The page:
Some of the details on the renderings have already changed slightly as I acquired the fabrics I'll be using. But these are the general blueprints.

The doublet and panes will be styled out of the black and gold striped silk. The gold is a pale gold, not metallicized. The silk is a heavier weight fabric I found at Vogue Fabrics in Evanston, Il. The stripes will run vertically on the doublet and if I have enough fabric I'd like to create a chevron look with the panes, alternating which way the stripes slant. Codpiece would ideally be chevroned as well. We'll see how that goes...

In between every other stripe will be some layered black and gold trim (yes more!).
For the simple two-piece sleeves, I found a metallic brocade, more actual cloth of gold style, NOT lame (lah-MAY). These will be horizontally trimmed w/ black soutache and more black and gold trim as well as some detail-highlighting set stones and beading.
The demi-cape will be either 3/4 circle or full circle out of black velvet with gold lace-trim radials and green silk lining.

The hat has yet to have designated fabric but it's the last thing on the list as I want to figure out my wigging situation first and then figure out how big/what proportion the hat should be. Besides, it won't take too long so if it's left for the last that will be alright.

So far I have 7 different black&gold trims for this outfit! Like I said, the look is over the top but still a little sullen and snobbish. Regal but stand-offish. Ostentatious rather than tasteful.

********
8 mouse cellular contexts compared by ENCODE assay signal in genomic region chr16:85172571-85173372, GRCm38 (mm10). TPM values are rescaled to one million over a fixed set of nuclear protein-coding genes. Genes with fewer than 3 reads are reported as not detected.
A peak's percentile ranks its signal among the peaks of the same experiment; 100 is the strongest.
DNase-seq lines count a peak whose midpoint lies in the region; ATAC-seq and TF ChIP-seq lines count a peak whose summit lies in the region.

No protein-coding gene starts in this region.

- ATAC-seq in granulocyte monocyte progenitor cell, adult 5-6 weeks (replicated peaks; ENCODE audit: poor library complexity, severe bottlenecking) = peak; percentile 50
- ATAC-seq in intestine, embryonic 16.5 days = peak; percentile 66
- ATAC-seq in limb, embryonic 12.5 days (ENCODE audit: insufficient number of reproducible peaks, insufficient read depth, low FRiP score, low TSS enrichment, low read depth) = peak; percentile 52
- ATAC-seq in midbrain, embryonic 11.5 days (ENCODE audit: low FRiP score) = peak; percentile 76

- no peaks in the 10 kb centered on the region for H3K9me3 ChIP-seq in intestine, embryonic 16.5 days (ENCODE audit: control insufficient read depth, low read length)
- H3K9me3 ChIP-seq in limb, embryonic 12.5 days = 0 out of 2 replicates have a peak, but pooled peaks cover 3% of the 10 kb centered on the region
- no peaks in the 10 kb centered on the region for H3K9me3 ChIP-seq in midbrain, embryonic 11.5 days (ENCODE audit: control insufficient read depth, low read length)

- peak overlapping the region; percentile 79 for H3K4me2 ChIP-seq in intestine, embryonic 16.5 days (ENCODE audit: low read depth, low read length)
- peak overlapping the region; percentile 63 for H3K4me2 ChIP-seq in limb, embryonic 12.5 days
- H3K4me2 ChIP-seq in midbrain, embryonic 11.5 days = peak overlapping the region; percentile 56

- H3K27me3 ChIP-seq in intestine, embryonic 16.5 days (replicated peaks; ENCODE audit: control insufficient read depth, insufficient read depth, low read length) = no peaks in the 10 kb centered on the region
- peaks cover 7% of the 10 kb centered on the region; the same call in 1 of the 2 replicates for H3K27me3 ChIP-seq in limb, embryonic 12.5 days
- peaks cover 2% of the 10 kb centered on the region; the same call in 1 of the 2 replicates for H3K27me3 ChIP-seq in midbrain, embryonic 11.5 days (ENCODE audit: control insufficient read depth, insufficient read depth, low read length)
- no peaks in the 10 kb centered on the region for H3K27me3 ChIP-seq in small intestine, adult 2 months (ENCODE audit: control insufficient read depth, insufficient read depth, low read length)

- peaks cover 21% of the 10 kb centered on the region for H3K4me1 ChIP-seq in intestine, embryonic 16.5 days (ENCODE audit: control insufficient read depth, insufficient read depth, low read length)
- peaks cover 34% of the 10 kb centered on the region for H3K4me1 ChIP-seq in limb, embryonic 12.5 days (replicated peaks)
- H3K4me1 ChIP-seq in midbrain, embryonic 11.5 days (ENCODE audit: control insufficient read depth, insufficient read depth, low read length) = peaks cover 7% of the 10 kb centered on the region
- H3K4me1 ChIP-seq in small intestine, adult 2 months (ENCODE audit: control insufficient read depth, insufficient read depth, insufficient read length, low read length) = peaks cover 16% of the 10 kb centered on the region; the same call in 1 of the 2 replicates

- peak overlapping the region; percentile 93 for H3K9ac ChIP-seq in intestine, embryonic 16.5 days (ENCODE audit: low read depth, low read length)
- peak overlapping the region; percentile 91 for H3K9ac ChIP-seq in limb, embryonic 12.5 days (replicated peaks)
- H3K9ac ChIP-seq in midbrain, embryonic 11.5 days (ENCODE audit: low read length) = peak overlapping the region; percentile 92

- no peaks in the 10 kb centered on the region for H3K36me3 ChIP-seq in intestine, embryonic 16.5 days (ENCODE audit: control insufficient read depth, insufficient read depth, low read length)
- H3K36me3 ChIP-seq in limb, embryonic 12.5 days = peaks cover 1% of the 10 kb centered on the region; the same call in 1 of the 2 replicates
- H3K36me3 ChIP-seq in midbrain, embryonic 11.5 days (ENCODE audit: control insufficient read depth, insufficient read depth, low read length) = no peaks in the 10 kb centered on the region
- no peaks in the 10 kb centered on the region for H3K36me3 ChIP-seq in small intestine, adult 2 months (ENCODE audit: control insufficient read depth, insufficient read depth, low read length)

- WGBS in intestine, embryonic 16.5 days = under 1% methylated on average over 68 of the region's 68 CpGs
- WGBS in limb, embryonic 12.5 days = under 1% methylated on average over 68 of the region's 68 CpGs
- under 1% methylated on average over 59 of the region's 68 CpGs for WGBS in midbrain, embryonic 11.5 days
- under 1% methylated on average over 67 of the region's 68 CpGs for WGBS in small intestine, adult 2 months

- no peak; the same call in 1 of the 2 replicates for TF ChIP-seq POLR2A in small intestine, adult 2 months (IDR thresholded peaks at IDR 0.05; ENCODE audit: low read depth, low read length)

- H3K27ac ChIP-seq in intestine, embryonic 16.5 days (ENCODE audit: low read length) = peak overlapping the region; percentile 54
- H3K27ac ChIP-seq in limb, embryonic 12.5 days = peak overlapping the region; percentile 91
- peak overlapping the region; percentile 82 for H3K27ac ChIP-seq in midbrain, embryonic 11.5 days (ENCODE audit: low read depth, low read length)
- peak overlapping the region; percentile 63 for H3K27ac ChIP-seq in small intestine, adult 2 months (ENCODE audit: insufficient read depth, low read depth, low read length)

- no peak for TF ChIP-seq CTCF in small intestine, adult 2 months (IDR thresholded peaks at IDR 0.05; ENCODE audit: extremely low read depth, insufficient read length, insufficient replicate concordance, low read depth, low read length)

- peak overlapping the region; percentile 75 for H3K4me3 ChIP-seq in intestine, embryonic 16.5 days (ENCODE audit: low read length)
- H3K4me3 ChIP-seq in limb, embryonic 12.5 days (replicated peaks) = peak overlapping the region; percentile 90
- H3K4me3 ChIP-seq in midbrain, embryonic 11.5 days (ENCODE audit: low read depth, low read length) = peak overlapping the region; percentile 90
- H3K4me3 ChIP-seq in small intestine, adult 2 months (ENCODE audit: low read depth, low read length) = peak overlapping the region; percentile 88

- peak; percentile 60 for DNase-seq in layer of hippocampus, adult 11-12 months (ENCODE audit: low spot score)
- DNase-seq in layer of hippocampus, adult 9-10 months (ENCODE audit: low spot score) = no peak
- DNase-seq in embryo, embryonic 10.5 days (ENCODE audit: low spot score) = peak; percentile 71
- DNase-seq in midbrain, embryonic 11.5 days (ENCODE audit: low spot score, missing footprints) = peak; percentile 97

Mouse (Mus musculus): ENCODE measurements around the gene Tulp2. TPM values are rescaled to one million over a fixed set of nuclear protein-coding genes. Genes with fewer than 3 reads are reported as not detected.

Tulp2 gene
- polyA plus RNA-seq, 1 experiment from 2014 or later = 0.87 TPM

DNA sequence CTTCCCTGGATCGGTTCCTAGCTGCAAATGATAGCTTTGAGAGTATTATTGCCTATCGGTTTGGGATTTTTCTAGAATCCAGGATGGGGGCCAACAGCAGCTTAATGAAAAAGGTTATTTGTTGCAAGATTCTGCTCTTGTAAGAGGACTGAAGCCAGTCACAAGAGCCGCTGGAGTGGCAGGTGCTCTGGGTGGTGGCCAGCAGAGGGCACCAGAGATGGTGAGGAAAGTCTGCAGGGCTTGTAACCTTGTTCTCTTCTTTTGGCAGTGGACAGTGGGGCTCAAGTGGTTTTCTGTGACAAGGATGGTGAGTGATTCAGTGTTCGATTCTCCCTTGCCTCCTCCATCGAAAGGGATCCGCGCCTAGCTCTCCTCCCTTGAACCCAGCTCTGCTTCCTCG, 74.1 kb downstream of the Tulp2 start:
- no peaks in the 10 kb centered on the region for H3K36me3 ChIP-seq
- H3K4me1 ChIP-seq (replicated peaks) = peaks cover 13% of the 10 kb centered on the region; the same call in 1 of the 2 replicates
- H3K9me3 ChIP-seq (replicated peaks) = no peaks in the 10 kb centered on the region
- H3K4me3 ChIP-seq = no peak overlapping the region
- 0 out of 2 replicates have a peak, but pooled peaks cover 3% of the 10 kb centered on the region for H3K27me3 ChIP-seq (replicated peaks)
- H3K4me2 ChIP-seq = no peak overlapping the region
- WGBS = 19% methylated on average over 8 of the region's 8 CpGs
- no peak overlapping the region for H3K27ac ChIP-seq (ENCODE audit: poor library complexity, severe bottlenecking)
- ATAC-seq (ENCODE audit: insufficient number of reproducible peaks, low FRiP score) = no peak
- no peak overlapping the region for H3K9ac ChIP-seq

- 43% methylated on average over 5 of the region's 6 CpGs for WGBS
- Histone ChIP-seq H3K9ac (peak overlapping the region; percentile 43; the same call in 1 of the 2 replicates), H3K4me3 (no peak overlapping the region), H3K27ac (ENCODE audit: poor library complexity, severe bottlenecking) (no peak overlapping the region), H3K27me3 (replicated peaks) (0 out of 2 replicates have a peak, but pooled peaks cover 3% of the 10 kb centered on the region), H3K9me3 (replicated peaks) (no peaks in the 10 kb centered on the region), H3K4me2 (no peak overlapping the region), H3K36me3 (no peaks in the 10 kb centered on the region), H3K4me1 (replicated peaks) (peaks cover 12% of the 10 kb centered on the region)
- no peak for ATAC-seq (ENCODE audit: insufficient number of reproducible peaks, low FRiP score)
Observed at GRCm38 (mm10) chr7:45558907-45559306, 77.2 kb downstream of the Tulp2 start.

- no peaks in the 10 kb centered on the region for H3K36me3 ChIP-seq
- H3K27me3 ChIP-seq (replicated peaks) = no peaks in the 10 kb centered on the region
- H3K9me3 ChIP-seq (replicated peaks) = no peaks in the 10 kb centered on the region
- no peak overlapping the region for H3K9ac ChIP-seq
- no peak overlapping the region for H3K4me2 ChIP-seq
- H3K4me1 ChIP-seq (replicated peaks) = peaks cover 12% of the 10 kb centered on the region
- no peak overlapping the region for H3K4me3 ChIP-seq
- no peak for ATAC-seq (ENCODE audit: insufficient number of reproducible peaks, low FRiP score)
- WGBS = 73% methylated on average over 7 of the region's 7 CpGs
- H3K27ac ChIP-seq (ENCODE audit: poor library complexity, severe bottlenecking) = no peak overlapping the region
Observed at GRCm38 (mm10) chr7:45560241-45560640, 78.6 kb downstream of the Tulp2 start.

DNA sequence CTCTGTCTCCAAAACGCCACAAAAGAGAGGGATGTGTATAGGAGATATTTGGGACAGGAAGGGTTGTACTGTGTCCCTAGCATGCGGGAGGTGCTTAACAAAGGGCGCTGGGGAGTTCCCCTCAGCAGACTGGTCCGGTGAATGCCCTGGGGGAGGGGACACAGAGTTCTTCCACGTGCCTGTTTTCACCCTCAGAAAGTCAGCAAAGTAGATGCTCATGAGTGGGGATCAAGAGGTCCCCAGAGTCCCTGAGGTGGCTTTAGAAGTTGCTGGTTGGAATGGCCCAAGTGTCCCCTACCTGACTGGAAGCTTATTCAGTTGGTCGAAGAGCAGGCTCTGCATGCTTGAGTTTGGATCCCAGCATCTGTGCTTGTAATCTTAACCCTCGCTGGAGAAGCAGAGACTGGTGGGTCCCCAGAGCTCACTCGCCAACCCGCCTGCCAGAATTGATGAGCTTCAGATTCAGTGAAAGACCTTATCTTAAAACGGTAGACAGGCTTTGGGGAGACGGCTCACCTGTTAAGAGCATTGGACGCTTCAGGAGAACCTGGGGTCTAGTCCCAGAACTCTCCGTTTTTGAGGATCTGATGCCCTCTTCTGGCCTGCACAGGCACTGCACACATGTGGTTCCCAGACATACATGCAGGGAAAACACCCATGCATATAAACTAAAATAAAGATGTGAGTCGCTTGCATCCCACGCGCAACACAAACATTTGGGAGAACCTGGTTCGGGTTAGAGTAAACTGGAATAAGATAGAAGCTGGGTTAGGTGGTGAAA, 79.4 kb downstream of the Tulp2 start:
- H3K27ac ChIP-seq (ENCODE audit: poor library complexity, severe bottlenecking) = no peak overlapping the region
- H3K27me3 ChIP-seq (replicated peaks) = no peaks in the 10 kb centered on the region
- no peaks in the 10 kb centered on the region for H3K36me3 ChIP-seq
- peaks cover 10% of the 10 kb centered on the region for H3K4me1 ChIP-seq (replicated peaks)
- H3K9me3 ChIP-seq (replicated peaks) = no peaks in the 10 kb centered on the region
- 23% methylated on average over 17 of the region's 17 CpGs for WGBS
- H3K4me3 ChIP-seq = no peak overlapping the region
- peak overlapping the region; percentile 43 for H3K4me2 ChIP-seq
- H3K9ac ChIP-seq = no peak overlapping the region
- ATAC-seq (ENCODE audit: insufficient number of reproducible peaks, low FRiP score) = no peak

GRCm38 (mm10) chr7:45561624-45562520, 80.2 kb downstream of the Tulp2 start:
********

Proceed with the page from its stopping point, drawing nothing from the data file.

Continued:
If I can get my butt started on this I will post more pictures of the progress. If not, I'll next post some pictures of the two other projects on my table. Thanks for visiting and any comments!

Thursday, November 18, 2010

The "Grey-clyfffe" Dress

This is the most recent of my completed projects. This dress I designed January 2010 for my continued portrayal of Mistress Mary Radclyffe at the Bristol Renaissance Faire.
photo by Vicki Callahan

 I found the grey fabric for the main at the Textile Discount Outlet (aka LZ's aka Saul's) in downtown Chicago. The fabric was unmarked but it is predominantly cotton light upholstery weight. The trimming is all self-made (no manufactured trims). I cut strips of burgundy silk velvet and teal cotton velveteen and made the pipings out of grey or burgundy silk cut on the bias.